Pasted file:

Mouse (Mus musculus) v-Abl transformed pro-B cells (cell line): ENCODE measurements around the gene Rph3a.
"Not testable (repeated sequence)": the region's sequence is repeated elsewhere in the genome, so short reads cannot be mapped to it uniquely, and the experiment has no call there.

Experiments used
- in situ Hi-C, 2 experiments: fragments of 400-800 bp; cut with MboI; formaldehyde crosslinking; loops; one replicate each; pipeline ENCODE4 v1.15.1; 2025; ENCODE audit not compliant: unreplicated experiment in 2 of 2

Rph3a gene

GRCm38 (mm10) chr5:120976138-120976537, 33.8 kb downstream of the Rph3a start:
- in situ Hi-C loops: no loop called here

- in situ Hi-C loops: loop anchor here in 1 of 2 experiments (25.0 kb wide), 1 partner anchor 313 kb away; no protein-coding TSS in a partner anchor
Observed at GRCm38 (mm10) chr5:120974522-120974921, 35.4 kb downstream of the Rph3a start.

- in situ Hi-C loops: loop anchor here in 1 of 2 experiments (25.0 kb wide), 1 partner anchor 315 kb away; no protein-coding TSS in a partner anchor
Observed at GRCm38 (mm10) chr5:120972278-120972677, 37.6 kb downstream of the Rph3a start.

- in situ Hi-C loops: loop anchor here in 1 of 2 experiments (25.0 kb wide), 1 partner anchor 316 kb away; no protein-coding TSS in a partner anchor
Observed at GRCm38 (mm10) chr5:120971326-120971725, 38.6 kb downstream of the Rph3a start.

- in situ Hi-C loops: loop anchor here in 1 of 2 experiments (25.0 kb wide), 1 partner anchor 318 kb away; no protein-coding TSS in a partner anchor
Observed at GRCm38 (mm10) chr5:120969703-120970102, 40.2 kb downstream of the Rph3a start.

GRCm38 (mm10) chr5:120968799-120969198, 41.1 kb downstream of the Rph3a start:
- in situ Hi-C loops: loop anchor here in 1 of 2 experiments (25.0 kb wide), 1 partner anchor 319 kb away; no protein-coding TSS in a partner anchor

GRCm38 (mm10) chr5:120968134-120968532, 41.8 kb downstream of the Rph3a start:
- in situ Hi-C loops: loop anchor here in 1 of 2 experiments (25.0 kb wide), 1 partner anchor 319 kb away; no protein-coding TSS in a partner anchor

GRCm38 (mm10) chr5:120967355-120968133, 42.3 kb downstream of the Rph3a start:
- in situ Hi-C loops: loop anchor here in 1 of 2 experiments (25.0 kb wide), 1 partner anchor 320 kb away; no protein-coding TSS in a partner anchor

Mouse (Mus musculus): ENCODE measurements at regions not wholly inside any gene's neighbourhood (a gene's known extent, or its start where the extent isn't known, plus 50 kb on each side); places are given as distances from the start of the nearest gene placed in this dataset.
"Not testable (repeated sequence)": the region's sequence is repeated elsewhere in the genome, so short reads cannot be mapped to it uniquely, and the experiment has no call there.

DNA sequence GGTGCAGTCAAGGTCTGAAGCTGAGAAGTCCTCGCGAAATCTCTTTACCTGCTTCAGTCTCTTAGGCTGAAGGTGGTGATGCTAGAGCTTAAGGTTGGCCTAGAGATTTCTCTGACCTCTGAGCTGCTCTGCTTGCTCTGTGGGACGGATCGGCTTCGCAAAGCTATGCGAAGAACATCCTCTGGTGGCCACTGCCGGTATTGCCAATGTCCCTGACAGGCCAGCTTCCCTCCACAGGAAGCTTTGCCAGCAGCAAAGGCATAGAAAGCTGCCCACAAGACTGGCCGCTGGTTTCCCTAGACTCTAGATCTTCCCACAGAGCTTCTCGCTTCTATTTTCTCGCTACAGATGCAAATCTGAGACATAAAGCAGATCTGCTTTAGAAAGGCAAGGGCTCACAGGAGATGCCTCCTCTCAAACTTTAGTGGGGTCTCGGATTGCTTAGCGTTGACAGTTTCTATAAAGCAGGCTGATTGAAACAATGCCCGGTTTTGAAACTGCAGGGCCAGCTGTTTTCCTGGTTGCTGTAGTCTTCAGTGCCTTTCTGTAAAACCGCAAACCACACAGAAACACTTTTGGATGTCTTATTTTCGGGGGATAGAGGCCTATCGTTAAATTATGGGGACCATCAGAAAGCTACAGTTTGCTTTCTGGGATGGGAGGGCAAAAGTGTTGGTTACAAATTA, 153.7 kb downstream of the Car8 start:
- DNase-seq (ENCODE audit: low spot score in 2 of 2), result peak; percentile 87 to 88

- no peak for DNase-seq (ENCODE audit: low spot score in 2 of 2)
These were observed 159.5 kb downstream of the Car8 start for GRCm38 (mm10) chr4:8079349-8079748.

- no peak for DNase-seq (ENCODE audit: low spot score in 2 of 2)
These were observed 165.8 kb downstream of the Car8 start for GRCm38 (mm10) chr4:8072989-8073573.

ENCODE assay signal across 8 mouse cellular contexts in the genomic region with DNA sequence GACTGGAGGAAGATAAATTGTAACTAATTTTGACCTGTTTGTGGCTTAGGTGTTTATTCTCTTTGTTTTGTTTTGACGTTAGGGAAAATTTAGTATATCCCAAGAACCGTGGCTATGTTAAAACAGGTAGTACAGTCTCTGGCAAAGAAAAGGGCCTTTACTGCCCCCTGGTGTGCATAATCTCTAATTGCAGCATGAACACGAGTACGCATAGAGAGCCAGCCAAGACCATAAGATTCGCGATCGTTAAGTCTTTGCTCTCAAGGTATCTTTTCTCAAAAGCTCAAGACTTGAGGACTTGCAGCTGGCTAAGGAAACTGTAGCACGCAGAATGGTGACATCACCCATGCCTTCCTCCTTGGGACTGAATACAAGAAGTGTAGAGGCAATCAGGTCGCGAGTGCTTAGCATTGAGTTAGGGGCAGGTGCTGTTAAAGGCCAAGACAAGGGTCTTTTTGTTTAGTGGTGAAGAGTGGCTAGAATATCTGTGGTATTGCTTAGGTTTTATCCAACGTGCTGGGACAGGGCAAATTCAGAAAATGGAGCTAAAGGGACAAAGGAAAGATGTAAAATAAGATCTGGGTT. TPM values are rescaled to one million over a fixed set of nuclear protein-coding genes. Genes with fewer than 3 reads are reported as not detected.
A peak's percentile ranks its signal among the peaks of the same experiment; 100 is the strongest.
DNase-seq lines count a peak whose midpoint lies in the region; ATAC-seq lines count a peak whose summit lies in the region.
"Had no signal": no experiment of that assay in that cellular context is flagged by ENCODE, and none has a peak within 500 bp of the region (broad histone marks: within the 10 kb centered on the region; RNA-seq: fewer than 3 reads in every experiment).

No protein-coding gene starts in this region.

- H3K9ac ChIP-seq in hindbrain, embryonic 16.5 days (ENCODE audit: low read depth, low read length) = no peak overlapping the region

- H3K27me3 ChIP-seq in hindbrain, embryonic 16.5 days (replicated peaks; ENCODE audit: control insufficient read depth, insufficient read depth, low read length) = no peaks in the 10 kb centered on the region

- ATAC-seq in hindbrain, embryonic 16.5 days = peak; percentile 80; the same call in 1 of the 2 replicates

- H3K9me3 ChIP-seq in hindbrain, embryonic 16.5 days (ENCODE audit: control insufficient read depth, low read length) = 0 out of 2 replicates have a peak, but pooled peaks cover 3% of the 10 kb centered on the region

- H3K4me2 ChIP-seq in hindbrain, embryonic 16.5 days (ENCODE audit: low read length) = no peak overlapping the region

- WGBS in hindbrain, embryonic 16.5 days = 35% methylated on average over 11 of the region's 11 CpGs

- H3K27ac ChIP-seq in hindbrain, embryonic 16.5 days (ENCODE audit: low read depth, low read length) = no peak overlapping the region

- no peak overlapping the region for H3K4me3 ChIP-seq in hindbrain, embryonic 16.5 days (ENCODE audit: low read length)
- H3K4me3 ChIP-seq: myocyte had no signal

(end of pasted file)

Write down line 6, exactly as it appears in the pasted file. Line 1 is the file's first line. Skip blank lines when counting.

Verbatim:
GRCm38 (mm10) chr5:120976138-120976537, 33.8 kb downstream of the Rph3a start: